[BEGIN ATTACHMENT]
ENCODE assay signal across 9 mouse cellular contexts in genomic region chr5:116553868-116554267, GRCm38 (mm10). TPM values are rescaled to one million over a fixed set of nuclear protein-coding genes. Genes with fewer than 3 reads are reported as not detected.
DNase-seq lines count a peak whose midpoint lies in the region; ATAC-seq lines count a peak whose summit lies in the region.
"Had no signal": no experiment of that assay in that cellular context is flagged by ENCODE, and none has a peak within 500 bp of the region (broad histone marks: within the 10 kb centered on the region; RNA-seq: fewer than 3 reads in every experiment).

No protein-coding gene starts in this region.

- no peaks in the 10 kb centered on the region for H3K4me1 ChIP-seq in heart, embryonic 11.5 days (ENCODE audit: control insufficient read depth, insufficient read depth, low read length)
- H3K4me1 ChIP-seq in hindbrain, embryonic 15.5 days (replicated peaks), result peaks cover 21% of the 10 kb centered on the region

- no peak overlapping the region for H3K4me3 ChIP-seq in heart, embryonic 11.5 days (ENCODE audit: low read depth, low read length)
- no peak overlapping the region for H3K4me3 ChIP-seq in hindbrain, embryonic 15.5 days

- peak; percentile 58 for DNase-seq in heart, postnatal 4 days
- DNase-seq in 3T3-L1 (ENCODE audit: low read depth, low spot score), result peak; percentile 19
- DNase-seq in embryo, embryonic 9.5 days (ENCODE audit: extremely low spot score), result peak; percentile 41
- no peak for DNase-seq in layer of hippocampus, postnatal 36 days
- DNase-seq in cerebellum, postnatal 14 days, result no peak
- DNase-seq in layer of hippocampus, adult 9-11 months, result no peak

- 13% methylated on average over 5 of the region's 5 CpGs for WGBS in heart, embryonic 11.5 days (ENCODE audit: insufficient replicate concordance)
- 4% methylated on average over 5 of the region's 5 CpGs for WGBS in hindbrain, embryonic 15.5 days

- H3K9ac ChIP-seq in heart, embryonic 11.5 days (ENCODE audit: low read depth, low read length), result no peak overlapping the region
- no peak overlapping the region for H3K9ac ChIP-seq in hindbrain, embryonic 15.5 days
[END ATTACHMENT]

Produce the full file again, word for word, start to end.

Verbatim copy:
ENCODE assay signal across 9 mouse cellular contexts in genomic region chr5:116553868-116554267, GRCm38 (mm10). TPM values are rescaled to one million over a fixed set of nuclear protein-coding genes. Genes with fewer than 3 reads are reported as not detected.
DNase-seq lines count a peak whose midpoint lies in the region; ATAC-seq lines count a peak whose summit lies in the region.
"Had no signal": no experiment of that assay in that cellular context is flagged by ENCODE, and none has a peak within 500 bp of the region (broad histone marks: within the 10 kb centered on the region; RNA-seq: fewer than 3 reads in every experiment).

No protein-coding gene starts in this region.

- no peaks in the 10 kb centered on the region for H3K4me1 ChIP-seq in heart, embryonic 11.5 days (ENCODE audit: control insufficient read depth, insufficient read depth, low read length)
- H3K4me1 ChIP-seq in hindbrain, embryonic 15.5 days (replicated peaks), result peaks cover 21% of the 10 kb centered on the region

- no peak overlapping the region for H3K4me3 ChIP-seq in heart, embryonic 11.5 days (ENCODE audit: low read depth, low read length)
- no peak overlapping the region for H3K4me3 ChIP-seq in hindbrain, embryonic 15.5 days

- peak; percentile 58 for DNase-seq in heart, postnatal 4 days
- DNase-seq in 3T3-L1 (ENCODE audit: low read depth, low spot score), result peak; percentile 19
- DNase-seq in embryo, embryonic 9.5 days (ENCODE audit: extremely low spot score), result peak; percentile 41
- no peak for DNase-seq in layer of hippocampus, postnatal 36 days
- DNase-seq in cerebellum, postnatal 14 days, result no peak
- DNase-seq in layer of hippocampus, adult 9-11 months, result no peak

- 13% methylated on average over 5 of the region's 5 CpGs for WGBS in heart, embryonic 11.5 days (ENCODE audit: insufficient replicate concordance)
- 4% methylated on average over 5 of the region's 5 CpGs for WGBS in hindbrain, embryonic 15.5 days

- H3K9ac ChIP-seq in heart, embryonic 11.5 days (ENCODE audit: low read depth, low read length), result no peak overlapping the region
- no peak overlapping the region for H3K9ac ChIP-seq in hindbrain, embryonic 15.5 days